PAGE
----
This is the fourth installment of a four–part interview with Commissioner Christine MacMillan, who heads up The Salvation Army’s International Social Justice Commission in New York.
GN!: How does representing the Salvation Army open doors for you?
We are just not a church or an organization or a charity that advocates because we have an office. We are a movement of God’s people all around the world, in 113 countries. We’re doing it and we’ve been doing it for decades.… For me to represent The Salvation Army is an absolute bonus. I feel so rich in this role to be able to say, “I am from The Salvation Army.”
GN!: How does this
appointment compare to others?
Well, it’s pioneering. It’s a global appointment. It’s far–reaching. It requires you to think strategically, with direction, so that the Commission is not the only body doing the work of social justice. Social justice … has to be owned by everyone. It’s as good as the willingness of Salvationists to take this up.
GN!: Beyond your office
staff in New York, how are other Salvationists helping?
Some territories actually have named Social Justice departments. Territorial commanders are in touch with me, and I’m teaching at the International College for Officers every session; there, you have right at your fingertips a classroom of world Salvationist officers.
GN!: What’s the most exciting
opportunity in this appointment?
To have a voice against human suffering and to relieve that suffering through incarnational living, is [like] Jesus walking in the soil of God’s scarred earth. What more would we want than to be involved in His mission, for His cause?
GN!: What do you see as
the greatest challenges?
Well, I think there are two challenges. One is to mobilize The Salvation Army to see that this is not a sideline, but it’s the essence of who we are because it’s who God wants us to be. It’s as important as Sunday morning worship; it’s living out our worship in the context of the world. And second, [we’re challenged] not to be overwhelmed by the darkness.… You don’t always look for results—you like to see the results—but you must be faithful to [being] a prophetic voice [even when it seems dark].
GN!: Would you say human
trafficking is the major issue?
I don’t think there’s a number one issue. When you say the words “human trafficking,” what does that talk about? It talks about poverty; it talks about abuse of women and children. [And] predisposing factors speak into that issue: profiteering, pornography.… Human trafficking speaks to all sorts of other injustices in our society as well.… It could even speak to climate change. For example, if your country was hit [by an environmental crisis] and you needed money, [you might see] human trafficking as an option. Poverty is a misuse of people. So is HIV/AIDS. There could be a new issue tomorrow.… I suggest that if we can educate ourselves on how to look at the world, the issues will arrive …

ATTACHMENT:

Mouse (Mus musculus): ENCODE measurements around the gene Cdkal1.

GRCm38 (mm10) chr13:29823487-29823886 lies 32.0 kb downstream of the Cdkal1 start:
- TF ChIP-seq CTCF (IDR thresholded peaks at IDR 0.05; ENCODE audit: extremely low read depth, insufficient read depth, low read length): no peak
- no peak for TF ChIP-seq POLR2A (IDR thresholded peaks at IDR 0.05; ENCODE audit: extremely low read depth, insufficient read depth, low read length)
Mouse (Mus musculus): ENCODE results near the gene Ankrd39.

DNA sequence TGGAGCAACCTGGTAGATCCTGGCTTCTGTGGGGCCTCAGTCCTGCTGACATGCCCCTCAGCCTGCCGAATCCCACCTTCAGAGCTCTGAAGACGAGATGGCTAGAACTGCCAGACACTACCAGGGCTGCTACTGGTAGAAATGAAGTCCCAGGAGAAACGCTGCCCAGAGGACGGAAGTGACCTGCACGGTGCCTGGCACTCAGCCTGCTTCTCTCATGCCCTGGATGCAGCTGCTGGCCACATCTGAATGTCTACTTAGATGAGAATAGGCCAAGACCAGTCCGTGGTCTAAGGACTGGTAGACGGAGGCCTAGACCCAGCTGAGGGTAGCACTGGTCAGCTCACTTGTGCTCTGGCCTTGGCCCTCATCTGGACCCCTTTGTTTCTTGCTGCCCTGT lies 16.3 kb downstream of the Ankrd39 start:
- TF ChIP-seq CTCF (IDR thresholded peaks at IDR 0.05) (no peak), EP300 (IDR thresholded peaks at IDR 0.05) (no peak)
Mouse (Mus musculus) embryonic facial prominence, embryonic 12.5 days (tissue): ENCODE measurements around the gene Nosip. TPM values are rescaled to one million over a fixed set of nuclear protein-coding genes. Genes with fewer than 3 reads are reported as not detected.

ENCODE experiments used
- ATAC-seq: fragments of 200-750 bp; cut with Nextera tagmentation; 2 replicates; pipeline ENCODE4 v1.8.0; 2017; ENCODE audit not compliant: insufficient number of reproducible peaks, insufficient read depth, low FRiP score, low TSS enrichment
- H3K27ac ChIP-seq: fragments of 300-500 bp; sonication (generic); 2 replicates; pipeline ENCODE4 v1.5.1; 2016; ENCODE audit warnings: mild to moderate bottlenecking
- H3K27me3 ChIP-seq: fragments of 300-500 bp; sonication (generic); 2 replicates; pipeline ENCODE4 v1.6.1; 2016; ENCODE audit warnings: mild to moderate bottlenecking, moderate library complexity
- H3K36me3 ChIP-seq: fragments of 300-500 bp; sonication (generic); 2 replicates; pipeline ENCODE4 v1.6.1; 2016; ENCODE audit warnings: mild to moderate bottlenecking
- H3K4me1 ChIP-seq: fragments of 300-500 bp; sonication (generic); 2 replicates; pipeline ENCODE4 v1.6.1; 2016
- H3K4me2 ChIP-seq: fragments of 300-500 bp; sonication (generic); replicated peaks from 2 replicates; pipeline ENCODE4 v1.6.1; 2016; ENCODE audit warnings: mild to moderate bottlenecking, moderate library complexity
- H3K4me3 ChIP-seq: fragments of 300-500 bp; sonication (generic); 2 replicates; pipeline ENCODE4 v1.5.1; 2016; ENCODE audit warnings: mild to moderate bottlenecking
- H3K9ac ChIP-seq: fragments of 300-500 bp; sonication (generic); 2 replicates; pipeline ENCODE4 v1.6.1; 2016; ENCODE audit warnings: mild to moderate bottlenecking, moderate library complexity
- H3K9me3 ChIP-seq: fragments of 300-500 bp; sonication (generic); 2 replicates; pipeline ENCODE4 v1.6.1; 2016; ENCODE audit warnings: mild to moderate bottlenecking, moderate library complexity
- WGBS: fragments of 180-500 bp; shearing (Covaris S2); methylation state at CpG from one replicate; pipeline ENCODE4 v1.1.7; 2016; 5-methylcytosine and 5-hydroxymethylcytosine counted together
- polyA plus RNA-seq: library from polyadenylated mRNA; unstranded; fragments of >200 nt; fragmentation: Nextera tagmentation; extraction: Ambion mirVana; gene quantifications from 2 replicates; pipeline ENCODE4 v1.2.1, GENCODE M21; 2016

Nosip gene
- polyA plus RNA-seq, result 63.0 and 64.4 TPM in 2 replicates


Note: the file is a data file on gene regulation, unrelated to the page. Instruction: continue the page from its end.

GN!: How do you walk that fine
line between getting involved in
issues and staying out of politics?
Quite frankly, The Salvation Army’s always been involved in politics. It’s bipartisan politics.… We are certainly resourced by government[s]. Very often, [we’re] the largest provider of social ministries in a country…. So it’s not that we don’t talk to politicians or use the political network to help change society. We do.
Do you know how you walk that fine line? You look at Jesus. That sounds simplistic, but you take the issue and you apply [to it] the values of who we are.… If you’re trying to please a certain expression of political life, then I think you’re going to get into trouble. But if your conviction drives you to speak out on an issue … the Army is well sorted in what it believes and how we then shall live.… We don’t have to be afraid of what other people think if that’s our conviction. It should stand.
GN!: Any other issues
you would like to address?
I think peace is an important issue for us as a commission. We think of Kenya today and we know that Salvationists are caught up in those issues, but we also know that when peace lives in a land, there’s usually a sign of justice. So how do we develop peace in our world? That’s a question we’re going to be asking around the tables of injustice.